Integrating biological systems into art and design

By using the term “biodesign” we seek to capture not only the variety of ways in which the natural world can inform art and design projects, the use of natural materials in design, but also the notion of nature as designer, and the promotion of understanding the processes, materials, and organizing principles that result in the myriad forms, patterns, and relationships we see in the living world. It is only by seeing ourselves and our work as fundamentally integrated with nature that we will be able to achieve true sustainability.

Biodesign Makerspace

This space is RISD’s new headquarters for the teaching about, fabrication of, and experimentation with biomaterials: materials made from living or once living tissues. Because biomaterial study is so new and still considered a niche by most, the role of the Nature Lab’s Biodesign Maker Space is more than a studio for students to build. It also functions as an ambassador for the potential of biomaterials. The design attracts both those people who are well versed in biomimicry, as well as the ones not privy to the field. The room showcases practical examples of the materials used in fabrication, and also shows off their wondrous ability to embellish and liven a space. The design uses as many natural, recyclable, and sustainably sourced materials as possible. They appear in places both familiar like the local responsibly forested wood tabletops, and unusual like the white foamy fungus-based laminate on the shelves.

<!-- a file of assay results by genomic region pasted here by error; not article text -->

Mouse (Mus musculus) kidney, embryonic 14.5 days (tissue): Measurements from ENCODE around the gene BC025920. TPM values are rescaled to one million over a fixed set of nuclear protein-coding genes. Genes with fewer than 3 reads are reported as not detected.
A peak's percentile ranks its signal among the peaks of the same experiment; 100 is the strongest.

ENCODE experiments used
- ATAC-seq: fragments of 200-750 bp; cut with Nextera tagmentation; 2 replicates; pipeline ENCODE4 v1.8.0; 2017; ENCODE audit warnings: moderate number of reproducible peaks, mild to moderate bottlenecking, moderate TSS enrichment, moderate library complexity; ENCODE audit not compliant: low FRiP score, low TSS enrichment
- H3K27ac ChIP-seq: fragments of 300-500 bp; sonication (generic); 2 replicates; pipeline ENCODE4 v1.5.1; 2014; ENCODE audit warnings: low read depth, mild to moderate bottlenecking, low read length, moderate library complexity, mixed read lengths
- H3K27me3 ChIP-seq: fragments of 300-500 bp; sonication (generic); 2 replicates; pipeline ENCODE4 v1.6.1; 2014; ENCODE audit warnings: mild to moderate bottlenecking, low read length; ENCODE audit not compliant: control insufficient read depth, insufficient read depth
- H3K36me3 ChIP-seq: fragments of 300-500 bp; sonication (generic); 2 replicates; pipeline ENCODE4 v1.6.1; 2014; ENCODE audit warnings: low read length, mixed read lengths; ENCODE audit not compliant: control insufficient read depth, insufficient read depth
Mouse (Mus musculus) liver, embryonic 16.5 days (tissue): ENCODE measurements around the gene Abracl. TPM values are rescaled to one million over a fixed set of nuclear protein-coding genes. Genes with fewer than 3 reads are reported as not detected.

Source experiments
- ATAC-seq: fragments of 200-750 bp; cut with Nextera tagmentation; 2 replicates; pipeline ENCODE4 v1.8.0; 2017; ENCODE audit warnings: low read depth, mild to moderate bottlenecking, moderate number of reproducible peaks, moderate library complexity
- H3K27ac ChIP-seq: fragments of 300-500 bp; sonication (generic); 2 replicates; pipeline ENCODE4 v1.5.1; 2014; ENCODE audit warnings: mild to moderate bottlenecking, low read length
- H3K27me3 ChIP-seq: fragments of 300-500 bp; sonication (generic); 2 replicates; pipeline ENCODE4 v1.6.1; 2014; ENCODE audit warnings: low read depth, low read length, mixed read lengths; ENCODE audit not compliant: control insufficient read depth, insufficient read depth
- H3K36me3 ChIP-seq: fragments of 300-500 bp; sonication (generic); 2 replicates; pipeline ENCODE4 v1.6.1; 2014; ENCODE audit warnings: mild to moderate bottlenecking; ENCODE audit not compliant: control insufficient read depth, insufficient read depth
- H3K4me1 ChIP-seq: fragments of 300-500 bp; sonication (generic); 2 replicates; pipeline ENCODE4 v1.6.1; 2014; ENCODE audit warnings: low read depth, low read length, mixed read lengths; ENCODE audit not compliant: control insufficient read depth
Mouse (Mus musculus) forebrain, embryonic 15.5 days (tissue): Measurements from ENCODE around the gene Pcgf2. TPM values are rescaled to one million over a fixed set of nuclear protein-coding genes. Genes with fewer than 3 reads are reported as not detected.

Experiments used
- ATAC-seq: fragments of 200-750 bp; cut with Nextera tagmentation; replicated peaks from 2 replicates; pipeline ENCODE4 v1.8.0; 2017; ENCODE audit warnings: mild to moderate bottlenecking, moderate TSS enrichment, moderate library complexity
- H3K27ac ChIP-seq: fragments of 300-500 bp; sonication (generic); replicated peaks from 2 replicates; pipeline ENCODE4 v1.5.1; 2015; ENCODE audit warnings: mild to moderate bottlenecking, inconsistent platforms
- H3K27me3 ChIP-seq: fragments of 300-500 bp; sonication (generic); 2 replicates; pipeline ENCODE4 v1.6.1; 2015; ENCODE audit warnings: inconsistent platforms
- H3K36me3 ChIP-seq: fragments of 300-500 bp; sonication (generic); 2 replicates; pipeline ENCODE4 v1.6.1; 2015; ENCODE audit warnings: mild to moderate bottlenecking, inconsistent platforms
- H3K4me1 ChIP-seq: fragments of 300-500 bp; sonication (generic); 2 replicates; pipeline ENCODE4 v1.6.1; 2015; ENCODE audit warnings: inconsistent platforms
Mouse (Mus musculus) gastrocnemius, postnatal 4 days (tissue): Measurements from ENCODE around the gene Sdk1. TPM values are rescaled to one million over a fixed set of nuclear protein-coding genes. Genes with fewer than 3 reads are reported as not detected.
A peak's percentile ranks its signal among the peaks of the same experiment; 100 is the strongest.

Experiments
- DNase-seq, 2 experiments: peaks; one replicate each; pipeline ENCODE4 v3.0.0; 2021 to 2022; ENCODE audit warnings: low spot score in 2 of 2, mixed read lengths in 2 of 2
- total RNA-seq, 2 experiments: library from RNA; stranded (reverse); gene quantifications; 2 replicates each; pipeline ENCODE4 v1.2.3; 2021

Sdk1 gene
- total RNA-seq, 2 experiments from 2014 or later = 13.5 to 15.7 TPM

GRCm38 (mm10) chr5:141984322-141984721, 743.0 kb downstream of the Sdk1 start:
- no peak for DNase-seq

Biodesign: From Inspiration to Integration

Curated in collaboration with William Myers, this exhibition showcased recent examples of design and art that inform our complex relationship with nature and help us decipher how it may evolve in the future.

On opening day, we hosted a half-day symposium that brought together international artists, designers, scientists and educators for talks, discussions and presentations on topics such as valuing non-human forms of life as collaborators, artistic and scientific modes of inquiry, and ethical considerations in bioart and biodesign practices.

CLICK HERE to read the Biodesign: From Inspiration to Integration Catalogue

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